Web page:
This is great for situations involving a sequence such as speech, handwriting recognition, pattern and anomaly tracking, and other aspects of prediction based on time-sequence patterns. These RNNs link from a layer to previous layers, allowing information to flow back into the previous parts of the network and create a short-term memory of sorts.
As a result, RNNs are used when sequence of values and positioning matters, such as with speech and handwriting recognition, and when order matters, i.e., "the car fell on the man" and "the man fell on the car." RNNs are what power popular translation services as well as voice assistants.
There are many subcategories of RNNs, one of which is long short-term memory (LSTM) networks, which add capabilities such as connecting very distant and very recent neurons in sophisticated ways.
LSTMs are best suited for classifying, processing and making predictions based on time series data or evolving data sets where interaction between past and present data matters, such as predicting the next word in a sentence, machine translation, text generation and various probabilistic and predictive applications.
Many other kinds of neural networks form a sort of "zoo" with lots of different species and creatures for various specialized tasks. For example, there are neural networks such as Boltzmann machines, belief networks, Hopfield networks, deep residual networks and other various types that can learn different kinds of tasks with different levels of performance. If you thought that neural networks were just one kind of algorithm, you might be surprised by the sheer number of training approaches out there.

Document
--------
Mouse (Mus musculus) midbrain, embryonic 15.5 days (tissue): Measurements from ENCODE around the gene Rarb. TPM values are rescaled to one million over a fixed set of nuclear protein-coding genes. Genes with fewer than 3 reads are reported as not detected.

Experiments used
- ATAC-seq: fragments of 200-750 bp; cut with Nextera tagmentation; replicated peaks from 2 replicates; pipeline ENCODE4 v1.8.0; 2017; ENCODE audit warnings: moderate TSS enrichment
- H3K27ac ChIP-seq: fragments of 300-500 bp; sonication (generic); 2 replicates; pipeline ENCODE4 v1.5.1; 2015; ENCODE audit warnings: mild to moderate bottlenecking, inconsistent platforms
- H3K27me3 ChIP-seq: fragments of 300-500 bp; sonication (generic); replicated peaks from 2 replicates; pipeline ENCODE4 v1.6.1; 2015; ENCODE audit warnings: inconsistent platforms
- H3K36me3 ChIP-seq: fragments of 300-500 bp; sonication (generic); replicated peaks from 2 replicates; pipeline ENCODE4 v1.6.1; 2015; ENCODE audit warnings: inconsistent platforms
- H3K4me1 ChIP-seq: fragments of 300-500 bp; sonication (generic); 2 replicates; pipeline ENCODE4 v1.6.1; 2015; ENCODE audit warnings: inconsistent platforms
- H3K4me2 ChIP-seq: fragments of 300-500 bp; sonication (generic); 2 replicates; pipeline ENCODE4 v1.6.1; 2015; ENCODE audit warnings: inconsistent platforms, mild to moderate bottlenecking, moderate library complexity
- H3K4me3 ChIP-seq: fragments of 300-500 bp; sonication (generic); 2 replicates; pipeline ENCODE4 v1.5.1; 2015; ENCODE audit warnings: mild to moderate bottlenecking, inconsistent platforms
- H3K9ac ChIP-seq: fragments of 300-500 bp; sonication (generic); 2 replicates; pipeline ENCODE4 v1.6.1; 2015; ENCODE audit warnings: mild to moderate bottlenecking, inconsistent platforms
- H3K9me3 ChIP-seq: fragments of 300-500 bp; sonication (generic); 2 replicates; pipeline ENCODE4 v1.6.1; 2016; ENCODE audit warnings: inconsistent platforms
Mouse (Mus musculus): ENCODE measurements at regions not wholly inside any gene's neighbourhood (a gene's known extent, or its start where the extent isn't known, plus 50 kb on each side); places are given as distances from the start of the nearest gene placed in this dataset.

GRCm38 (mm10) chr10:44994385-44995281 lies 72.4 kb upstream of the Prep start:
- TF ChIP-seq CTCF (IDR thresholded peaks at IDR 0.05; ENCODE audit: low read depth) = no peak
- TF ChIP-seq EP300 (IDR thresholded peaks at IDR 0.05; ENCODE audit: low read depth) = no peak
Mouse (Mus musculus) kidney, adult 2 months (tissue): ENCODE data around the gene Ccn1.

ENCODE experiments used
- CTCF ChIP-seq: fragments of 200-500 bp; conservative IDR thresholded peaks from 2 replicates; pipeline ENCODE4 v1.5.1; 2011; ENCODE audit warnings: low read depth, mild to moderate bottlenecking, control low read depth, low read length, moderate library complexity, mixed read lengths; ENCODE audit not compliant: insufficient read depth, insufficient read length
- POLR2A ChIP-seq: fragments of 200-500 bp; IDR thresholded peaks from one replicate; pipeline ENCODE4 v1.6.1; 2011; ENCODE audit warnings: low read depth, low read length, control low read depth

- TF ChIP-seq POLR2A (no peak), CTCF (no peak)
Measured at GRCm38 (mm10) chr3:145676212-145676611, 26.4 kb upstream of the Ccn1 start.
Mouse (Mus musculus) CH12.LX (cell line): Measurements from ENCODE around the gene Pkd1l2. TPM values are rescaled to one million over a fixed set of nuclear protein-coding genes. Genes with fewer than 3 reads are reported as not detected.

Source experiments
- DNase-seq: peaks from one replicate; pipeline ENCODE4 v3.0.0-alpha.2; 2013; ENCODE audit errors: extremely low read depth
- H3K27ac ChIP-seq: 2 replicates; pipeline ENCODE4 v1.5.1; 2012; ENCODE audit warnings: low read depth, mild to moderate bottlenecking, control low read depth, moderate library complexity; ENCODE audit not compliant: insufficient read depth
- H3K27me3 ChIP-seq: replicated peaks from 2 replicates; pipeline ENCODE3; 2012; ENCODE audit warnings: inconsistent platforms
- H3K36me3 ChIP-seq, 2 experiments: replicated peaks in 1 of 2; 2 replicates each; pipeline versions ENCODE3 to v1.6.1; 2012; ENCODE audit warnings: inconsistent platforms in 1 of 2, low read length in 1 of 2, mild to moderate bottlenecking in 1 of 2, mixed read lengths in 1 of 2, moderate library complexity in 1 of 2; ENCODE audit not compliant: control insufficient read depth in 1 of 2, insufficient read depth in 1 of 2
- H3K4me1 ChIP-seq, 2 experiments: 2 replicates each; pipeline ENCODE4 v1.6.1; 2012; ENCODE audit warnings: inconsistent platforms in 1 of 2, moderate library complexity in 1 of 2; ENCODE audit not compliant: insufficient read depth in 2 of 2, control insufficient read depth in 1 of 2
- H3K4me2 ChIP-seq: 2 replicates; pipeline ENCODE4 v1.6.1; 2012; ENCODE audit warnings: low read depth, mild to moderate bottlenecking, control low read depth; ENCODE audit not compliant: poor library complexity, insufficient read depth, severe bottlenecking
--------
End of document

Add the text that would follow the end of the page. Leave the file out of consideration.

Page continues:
Limits of neural networks and deep learning
With the power and capabilities of modern artificial neural networks, it's no surprise that neural networks are where most of the attention, resources and developments in artificial intelligence are currently coming from. Yet, while having proven much capability across a wide range of problem areas, neural nets are just one of many practical approaches for machine learning.
News and research increasingly show the limits of deep learning capabilities and some of the downsides to the neural network approach. Artificial neural networks require massive amounts of data to learn and are very compute-hungry, limiting their application in certain use cases.
Another major downside is that it's hard for people to look behind the scenes of neural networks. Like trying to see exactly how a human brain makes a certain decision, it's not possible to examine how a particular neural net input leads to an output in any sort of explainable or transparent way. For applications that require root-cause analysis or a cause-effect explanation chain, neural networks are not a viable solution. For situations where explanations must support major decisions, "black box" technology is not always appropriate or allowed.
Additionally, neural nets are good at classifying and clustering data, but they are not great at other decision-making or learning scenarios such as deduction and reasoning. We're also starting to see how artificial neurons learn differently than the way the human brain works.
Children who are just beginning to learn and explore the world around them don't rely on supervised learning as their sole method of learning. Rather, they explore and discover the world. Indeed, it might be a combination of supervised, unsupervised and reinforcement learning that pushes the next breakthrough in AI forward.
As such, while neural networks are largely responsible for the advancement of AI that has brought about renewed interest and investment, neural networks are just a piece of the puzzle advancing the state of AI.